Monday, September 8, 2008

Safety tips for paddling on the Smith River

Martinsville Bulletin Managing Editor Amanda Buck
canoes on the Smith River with Brian Williams of the
Dan River Basin Association.

Sunday, September 7, 2008
Article by Amanda Buck; Photo by Darrin Doss

Brian Williams and Jennifer Doss of the Dan River Basin Association stress the following safety tips for anyone interested in paddling down the Smith River:

• Before you set out, call 629-2432 for a power generation schedule.

• If you haven’t paddled before, go with experienced paddlers before going alone. DRBA and other local groups are happy to teach beginners, Williams said. When you are learning, stick to nongeneration times to avoid the fast-moving water, which is up to 12 feet deep in some places.
As Doss put it, “You’re not gonna do the double black diamond ski slope unless you do the bunny slope first.”

• Always wear a life jacket. “We see a lot of people on the river without life jackets,” Doss said. That is dangerous even for good swimmers, Williams said, given the chance of hitting rocks and the temperature of the water. It comes out of the dam at about 40 degrees. “You don’t want to go in the water if you can help it,” Williams said. “Even in the summer, it’s very easy to get hypothermic regardless of how hot the air is.”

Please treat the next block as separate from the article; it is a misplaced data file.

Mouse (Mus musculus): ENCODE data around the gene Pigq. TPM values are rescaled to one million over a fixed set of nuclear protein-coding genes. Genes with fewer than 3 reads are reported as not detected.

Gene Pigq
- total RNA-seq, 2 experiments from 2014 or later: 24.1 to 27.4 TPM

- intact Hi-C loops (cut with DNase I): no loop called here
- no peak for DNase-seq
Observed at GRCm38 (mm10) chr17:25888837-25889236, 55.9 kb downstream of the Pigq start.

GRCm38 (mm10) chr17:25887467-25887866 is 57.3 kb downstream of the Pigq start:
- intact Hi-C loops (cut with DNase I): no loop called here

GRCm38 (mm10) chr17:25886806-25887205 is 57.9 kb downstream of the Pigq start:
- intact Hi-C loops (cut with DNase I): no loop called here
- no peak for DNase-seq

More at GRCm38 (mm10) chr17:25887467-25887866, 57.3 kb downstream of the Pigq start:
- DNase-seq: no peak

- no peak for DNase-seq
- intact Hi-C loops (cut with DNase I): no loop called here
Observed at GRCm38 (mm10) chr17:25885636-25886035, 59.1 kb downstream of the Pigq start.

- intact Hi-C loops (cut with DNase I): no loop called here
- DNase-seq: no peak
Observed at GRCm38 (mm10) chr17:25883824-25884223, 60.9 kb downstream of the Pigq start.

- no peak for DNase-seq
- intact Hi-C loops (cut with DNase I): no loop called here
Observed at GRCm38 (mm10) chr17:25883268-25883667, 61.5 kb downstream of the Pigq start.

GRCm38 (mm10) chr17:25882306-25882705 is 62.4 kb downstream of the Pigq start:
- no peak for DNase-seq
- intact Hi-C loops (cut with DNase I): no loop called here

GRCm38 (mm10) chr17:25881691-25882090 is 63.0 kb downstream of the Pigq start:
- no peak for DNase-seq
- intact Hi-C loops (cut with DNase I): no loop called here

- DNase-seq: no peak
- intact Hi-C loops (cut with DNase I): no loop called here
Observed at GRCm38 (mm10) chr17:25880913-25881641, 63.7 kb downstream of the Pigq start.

• Watch out for strainers, which are fallen trees, limbs, bridge pilings or rocks. Water can get around strainers, but they often tip people’s boats and “strain you right out,” Williams said.
“It’s always so important to pay attention to the river because even with an experienced paddler” unexpected things occur, Doss said, such as a tree falling overnight.

• Stay in the middle of the river to avoid being caught up in vegetation hanging from the bank. That vegetation can act as a strainer.

• If you are an inexperienced paddler, stay away from rocks. Some experienced paddlers enjoy playing around rocks, but that is dangerous for beginners, Williams said.

• If you fall out of your boat, point your feet downstream and try to get to a calm area as quickly as possible.

• Take an extra paddle along in case you lose one to the river.

• Don’t go alone. “We paddle in groups so we can help each other,” Doss said.

For more information on the Dan River Basin Association, call 634-2545 or visit

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